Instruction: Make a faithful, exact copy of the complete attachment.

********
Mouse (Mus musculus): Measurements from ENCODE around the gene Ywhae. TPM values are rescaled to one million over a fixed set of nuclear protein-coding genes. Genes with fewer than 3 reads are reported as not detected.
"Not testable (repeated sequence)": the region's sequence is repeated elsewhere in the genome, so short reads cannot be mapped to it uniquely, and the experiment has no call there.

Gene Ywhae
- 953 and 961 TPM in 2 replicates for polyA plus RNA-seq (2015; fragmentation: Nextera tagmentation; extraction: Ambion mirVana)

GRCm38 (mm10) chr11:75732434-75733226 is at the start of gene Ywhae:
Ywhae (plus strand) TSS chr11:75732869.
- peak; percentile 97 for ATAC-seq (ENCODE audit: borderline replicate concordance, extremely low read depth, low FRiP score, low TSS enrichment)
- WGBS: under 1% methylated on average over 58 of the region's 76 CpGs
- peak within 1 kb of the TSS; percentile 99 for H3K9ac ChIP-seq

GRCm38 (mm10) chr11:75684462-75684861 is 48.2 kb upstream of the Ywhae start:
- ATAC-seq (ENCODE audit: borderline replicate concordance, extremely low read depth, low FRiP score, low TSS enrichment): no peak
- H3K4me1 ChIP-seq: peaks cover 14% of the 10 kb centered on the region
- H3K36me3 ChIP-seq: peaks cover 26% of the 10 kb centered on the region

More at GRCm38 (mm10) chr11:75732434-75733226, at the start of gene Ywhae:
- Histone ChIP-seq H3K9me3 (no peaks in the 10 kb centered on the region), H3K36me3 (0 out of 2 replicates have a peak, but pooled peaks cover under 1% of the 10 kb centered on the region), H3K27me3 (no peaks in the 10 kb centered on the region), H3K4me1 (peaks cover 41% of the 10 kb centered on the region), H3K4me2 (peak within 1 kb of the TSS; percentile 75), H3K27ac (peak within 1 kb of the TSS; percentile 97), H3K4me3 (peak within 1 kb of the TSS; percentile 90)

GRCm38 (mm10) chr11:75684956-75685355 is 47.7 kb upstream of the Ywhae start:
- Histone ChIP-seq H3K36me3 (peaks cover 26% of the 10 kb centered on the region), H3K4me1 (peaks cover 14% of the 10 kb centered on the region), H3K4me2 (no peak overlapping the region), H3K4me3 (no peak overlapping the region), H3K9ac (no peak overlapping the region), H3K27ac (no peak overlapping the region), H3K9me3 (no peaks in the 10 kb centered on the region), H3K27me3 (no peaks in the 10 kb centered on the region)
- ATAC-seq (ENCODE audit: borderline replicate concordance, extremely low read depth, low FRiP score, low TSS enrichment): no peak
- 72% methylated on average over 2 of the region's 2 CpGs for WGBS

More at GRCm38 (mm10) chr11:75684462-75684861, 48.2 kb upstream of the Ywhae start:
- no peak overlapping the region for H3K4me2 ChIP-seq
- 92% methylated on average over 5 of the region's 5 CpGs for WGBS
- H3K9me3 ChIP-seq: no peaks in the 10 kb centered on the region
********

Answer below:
Mouse (Mus musculus): Measurements from ENCODE around the gene Ywhae. TPM values are rescaled to one million over a fixed set of nuclear protein-coding genes. Genes with fewer than 3 reads are reported as not detected.
"Not testable (repeated sequence)": the region's sequence is repeated elsewhere in the genome, so short reads cannot be mapped to it uniquely, and the experiment has no call there.

Gene Ywhae
- 953 and 961 TPM in 2 replicates for polyA plus RNA-seq (2015; fragmentation: Nextera tagmentation; extraction: Ambion mirVana)

GRCm38 (mm10) chr11:75732434-75733226 is at the start of gene Ywhae:
Ywhae (plus strand) TSS chr11:75732869.
- peak; percentile 97 for ATAC-seq (ENCODE audit: borderline replicate concordance, extremely low read depth, low FRiP score, low TSS enrichment)
- WGBS: under 1% methylated on average over 58 of the region's 76 CpGs
- peak within 1 kb of the TSS; percentile 99 for H3K9ac ChIP-seq

GRCm38 (mm10) chr11:75684462-75684861 is 48.2 kb upstream of the Ywhae start:
- ATAC-seq (ENCODE audit: borderline replicate concordance, extremely low read depth, low FRiP score, low TSS enrichment): no peak
- H3K4me1 ChIP-seq: peaks cover 14% of the 10 kb centered on the region
- H3K36me3 ChIP-seq: peaks cover 26% of the 10 kb centered on the region

More at GRCm38 (mm10) chr11:75732434-75733226, at the start of gene Ywhae:
- Histone ChIP-seq H3K9me3 (no peaks in the 10 kb centered on the region), H3K36me3 (0 out of 2 replicates have a peak, but pooled peaks cover under 1% of the 10 kb centered on the region), H3K27me3 (no peaks in the 10 kb centered on the region), H3K4me1 (peaks cover 41% of the 10 kb centered on the region), H3K4me2 (peak within 1 kb of the TSS; percentile 75), H3K27ac (peak within 1 kb of the TSS; percentile 97), H3K4me3 (peak within 1 kb of the TSS; percentile 90)

GRCm38 (mm10) chr11:75684956-75685355 is 47.7 kb upstream of the Ywhae start:
- Histone ChIP-seq H3K36me3 (peaks cover 26% of the 10 kb centered on the region), H3K4me1 (peaks cover 14% of the 10 kb centered on the region), H3K4me2 (no peak overlapping the region), H3K4me3 (no peak overlapping the region), H3K9ac (no peak overlapping the region), H3K27ac (no peak overlapping the region), H3K9me3 (no peaks in the 10 kb centered on the region), H3K27me3 (no peaks in the 10 kb centered on the region)
- ATAC-seq (ENCODE audit: borderline replicate concordance, extremely low read depth, low FRiP score, low TSS enrichment): no peak
- 72% methylated on average over 2 of the region's 2 CpGs for WGBS

More at GRCm38 (mm10) chr11:75684462-75684861, 48.2 kb upstream of the Ywhae start:
- no peak overlapping the region for H3K4me2 ChIP-seq
- 92% methylated on average over 5 of the region's 5 CpGs for WGBS
- H3K9me3 ChIP-seq: no peaks in the 10 kb centered on the region